Legal gaps in disaster risk reduction can have a significant impact on the resilience of communities to disasters. Similarly, experience shows that without the appropriate legal instruments to deal with disaster response, authorities can be overwhelmed by relief operations and vital aid can be delayed. Disaster Law contributes to more effective disaster preparedness and getting relief to vulnerable people faster. [IFRC]
Legislation is a key tool to enhance disaster risk reduction, in particular at the community level where progress is lagging. Recent studies show that legal frameworks on disaster risk reduction fall short in many countries when it comes to relevance and applicability at the community level.
- Good laws strengthen community and civil society involvement in disaster risk reduction and planning.
- Good laws reduce the underlying risks from natural hazards by making the built environment safer, setting realistic and enforceable standards for land management and construction and ensures community-level risk mapping to keep people out of harm’s way.
- Good laws guarantee adequate funding for risk reduction at the community level.
- Effective legislation can mandate education about disaster risk
- Laws and regulations can promote community engagement in risk reduction activities, ensure the implementation of building codes and land-use regulations, and provide accountability for results.
[Source: IFRC, Strengthening Disaster laws]
Local and National Government
The IFRC’s Disaster Law Database provides legal and policy instruments related to disaster management from the international, regional, national, provincial and local levels as well as References to articles, book chapters and reports relevant to disaster law.
Click here to open the IFRC’s Disaster Law Database.
Disaster Law seeks to reduce human vulnerability by promoting legal preparedness for disasters and playing a critical role in reducing disaster risk. Having an effective disaster law legislation is crucial in international disaster response, disaster risk reduction at the community level, and emergency and transitional shelter.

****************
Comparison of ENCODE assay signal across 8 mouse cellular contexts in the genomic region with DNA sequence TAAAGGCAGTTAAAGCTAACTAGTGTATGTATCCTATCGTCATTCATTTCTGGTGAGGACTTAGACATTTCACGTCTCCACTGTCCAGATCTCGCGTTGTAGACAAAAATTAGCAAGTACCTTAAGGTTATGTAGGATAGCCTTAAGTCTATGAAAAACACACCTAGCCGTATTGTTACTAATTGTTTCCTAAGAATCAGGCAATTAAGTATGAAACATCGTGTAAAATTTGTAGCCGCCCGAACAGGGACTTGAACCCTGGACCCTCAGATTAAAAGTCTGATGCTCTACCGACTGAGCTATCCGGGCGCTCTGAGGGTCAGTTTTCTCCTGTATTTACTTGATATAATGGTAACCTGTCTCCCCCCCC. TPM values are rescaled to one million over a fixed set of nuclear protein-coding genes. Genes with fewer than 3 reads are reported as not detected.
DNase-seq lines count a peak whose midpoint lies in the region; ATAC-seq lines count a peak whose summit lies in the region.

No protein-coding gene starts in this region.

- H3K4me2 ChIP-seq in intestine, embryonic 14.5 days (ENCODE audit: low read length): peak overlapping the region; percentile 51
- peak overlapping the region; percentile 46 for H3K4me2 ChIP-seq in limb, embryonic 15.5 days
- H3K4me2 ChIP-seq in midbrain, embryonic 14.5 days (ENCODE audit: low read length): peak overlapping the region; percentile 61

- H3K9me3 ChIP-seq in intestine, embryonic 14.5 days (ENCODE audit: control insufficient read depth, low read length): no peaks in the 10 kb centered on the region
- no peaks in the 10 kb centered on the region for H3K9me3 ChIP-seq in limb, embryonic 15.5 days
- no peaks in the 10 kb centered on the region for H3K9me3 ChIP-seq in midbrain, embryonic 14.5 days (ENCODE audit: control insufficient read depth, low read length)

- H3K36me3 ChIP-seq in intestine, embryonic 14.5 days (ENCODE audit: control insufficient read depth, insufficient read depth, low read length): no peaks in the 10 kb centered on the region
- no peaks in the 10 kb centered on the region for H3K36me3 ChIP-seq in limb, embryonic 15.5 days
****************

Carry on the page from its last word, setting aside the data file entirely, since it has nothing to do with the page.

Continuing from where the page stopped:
We can reduce the impact of hazards on our communities in many ways, including effective early warning systems, physical protective structures, controls on land use in high-risk areas, and education and involvement of communities in taking steps to reduce their own risks. Effective legislation can help to ensure the success of all of these efforts.
There are a several international instruments that should be considered in developing a Red Cross and Red Crescent approach to legislative advocacy on risk reduction.
1.1 Hyogo Framework for Action 2005-2015. The Hyogo Framework identifies five “priorities for action” for governments, civil society and other actors:
- Ensure that disaster risk reduction is a national and a local priority with a strong institutional basis for implementation.
- Identify, assess and monitor disaster risks and enhance early warning.
- Use knowledge, innovation and education to build a culture of safety and resilience at all levels.
- Reduce the underlying risk factors.
- Strengthen disaster preparedness for effective response at all levels.
In connection with “Priority 1,” the Framework calls on governments to “adopt, or modify where necessary, legislation to support disaster risk reduction, including regulations and mechanisms that encourage compliance and that promote incentives for undertaking risk reduction and mitigation activities.”
The Hyogo Framework is not legally binding, but it has attained a very high level of political support from states at the international level and an impressive influence on the development of policy and plans at the national level.
1.2 Human rights instruments
- Advocates have called for the development of an internationally recognized “right to safety,” a legal obligation of states to accept a “duty to reduce the risk of disasters.”
1.3 Red Cross and Red Crescent instruments
- National Societies from the International Red Cross and Red Crescent Movement have adopted a number of internal strategy and guidance documents relevant to law and disaster risk reduction that encourages national societies to “review their existing legislation and policies to fully integrate disaster risk reduction strategies into all relevant legal, policy and planning instruments” (IFRC, “Agenda for Humanitarian Action”, 2003), and “to develop and implement laws, policies and plans that promote DRR at the community level.” (IFRC, “Framework for Community Safety and Resilience”, 2008) and “advocate for laws, government policies, and incentives for risk reduction measures” (IFRC Strategy 2020).